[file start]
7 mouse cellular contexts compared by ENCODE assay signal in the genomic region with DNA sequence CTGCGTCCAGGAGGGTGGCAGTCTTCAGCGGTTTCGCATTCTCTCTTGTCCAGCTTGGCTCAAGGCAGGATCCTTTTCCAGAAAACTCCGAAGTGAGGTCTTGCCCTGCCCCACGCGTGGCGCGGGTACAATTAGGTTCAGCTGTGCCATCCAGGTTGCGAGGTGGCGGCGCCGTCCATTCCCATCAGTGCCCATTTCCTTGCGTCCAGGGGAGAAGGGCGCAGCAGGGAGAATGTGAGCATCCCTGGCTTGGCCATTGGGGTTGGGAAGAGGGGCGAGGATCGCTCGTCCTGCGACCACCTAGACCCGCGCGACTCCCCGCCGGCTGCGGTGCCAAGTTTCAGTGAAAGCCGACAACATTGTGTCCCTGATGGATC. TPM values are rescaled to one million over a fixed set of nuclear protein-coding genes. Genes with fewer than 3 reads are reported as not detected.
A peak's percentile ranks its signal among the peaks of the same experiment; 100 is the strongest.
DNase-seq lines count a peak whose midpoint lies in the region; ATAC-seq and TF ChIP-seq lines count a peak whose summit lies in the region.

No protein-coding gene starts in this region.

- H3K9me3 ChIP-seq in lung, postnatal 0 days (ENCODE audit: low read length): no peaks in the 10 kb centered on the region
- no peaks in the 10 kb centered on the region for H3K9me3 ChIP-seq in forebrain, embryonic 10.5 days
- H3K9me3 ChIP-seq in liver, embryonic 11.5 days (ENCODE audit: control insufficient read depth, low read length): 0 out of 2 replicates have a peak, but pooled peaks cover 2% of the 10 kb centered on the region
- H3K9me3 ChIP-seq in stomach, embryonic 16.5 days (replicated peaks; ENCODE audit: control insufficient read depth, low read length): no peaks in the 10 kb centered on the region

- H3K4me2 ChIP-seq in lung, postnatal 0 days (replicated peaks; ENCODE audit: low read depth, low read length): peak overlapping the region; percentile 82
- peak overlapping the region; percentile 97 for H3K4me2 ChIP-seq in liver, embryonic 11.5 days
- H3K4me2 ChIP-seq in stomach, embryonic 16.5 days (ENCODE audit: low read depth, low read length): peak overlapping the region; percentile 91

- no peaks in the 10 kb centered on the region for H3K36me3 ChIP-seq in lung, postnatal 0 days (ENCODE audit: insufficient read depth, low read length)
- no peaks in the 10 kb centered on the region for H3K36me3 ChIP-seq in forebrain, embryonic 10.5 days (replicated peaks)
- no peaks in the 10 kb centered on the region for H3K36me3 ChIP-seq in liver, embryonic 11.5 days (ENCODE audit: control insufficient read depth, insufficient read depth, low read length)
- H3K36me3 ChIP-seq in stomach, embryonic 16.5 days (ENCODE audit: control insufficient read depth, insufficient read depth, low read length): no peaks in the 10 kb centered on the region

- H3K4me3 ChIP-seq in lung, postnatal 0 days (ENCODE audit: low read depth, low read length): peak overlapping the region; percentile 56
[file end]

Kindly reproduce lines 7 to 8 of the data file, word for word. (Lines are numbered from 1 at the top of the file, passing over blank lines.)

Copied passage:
- H3K9me3 ChIP-seq in liver, embryonic 11.5 days (ENCODE audit: control insufficient read depth, low read length): 0 out of 2 replicates have a peak, but pooled peaks cover 2% of the 10 kb centered on the region
- H3K9me3 ChIP-seq in stomach, embryonic 16.5 days (replicated peaks; ENCODE audit: control insufficient read depth, low read length): no peaks in the 10 kb centered on the region